I may not got no flow
but I ain’t pimped by no negro
Backed by some
his ass by the door
I can never be poor
cause my mind , body, and soul
cannot be sold
Perhaps it is just sentimental nonsense but in the fight for external shifts many groups outside traditional means of power have found it necessary to understand a particular inwardness that does not need to be fed by powers that are inherently corrupt and corrupting.
The second example is reading Gutierrez’s We Drink From Our Own Wells. I have been surprised at the extent to which Gutierrez appeals to writers such as Augustine, St. John of the Cross and Ignatius of Loyola as resources in the material struggle for freedom. In a characteristic passage he quotes Ignatius as saying,
What helps most on our part towards this end must be, more than any exterior constitution, the interior law of charity and love which the Holy Spirit writes and engraves upon hearts. (87)
Gutierrez goes on (speaking about material and spiritual matters),
The historical and personal dimensions intertwine and enrich each other within a process that follows the same basic pattern in both cases.
There is no aspect of human life that is unrelated to the following of Jesus. The road passes through every dimension of our existence. . . . A spirituality is not restricted to the so-called religious aspects of life: prayer and worship. It is not limited to one sector but is all-embracing, because the whole of human life, personal and communal, is involved in the journey. A spirituality is a manner of life that gives profound unity to our prayer, thought, and action. (88)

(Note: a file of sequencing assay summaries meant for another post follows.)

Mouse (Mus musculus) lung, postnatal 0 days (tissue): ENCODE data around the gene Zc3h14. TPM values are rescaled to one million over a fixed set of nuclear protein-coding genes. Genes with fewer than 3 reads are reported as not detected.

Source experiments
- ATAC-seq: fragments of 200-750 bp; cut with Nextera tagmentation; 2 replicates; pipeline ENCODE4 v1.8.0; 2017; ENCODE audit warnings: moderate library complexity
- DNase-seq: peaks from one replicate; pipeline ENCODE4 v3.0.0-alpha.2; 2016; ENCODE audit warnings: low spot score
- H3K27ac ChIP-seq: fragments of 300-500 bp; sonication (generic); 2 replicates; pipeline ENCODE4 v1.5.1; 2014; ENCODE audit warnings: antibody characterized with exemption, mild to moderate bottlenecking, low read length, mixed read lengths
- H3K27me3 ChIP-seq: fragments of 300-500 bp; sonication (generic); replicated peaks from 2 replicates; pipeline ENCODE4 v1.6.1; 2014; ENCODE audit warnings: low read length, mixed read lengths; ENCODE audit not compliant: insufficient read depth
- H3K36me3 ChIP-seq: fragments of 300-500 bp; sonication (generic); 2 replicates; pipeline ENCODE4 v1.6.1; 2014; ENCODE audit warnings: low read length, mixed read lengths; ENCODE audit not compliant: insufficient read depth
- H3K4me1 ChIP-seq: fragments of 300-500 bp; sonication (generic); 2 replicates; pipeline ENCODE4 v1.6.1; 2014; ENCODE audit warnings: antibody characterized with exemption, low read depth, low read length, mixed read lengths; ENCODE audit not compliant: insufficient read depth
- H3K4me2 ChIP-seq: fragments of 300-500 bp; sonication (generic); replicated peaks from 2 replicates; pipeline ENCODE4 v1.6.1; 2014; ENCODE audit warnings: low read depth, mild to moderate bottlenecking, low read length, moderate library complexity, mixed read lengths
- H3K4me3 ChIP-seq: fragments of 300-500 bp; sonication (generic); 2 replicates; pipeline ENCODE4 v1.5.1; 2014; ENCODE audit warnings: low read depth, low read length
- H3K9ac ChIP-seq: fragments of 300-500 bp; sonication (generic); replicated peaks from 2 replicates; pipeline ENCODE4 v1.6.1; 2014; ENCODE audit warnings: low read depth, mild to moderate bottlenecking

Spirituality is the fundamental organizing ‘synthesis’ that provides orientation for the fundamental expression of Christian life in a given context. Later he goes on to say,
Unless we understand the meaning of gratuitousness , there will be no contemplative dimension in our life. Contemplation is not a state of paralysis but of radical self-giving. . . . In the final analysis, to believe in God means to live our life as a gift from God and to look upon everything that happens in it as a manifestation of this gift. . . . [T]he attitude of finding God in all things can be acquired only if we activate a contemplative dimension in our lives. . . . A commitment that takes shape in effective action is therefore required by the gratuitous love of the Lord, but let us not forget that an inverse moment is also needed: the contemplation that historical action calls for. (110-111, 113)
I understand the critique of a certain type of inwardness but Jeremy’s quote stuck with me because of the way inwardness was characterized as an obstacle itself. Is the concern against inwardism or is this approach actually trying to root out reflective space with regards to faithful adherence to Christ and the cross? Perhaps I am reading too much into that comment but I suppose it distilled my own need to address concerns over what appears to be a temptation towards a gospel of the strong that I can see emerging from certain strands of ‘death of god’ thought. Again, I do not want to pin my larger concerns on this single comment only allow it to be a vehicle for further reflection . . . and perhaps an opportunity for Jeremy to weigh in.